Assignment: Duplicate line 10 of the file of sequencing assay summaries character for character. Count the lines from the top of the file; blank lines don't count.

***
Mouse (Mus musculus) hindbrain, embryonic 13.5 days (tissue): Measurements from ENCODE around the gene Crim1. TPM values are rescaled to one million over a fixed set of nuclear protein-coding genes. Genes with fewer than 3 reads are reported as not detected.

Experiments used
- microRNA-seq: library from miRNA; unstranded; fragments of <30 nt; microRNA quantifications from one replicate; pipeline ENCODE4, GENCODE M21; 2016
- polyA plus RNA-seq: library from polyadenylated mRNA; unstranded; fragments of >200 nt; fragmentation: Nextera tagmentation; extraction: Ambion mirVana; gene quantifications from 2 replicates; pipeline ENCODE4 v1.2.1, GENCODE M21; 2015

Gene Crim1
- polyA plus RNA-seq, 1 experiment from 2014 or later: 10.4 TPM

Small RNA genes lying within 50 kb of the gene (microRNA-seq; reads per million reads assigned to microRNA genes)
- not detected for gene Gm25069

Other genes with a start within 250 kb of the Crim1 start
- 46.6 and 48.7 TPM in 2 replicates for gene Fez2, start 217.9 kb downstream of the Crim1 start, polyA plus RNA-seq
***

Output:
- 46.6 and 48.7 TPM in 2 replicates for gene Fez2, start 217.9 kb downstream of the Crim1 start, polyA plus RNA-seq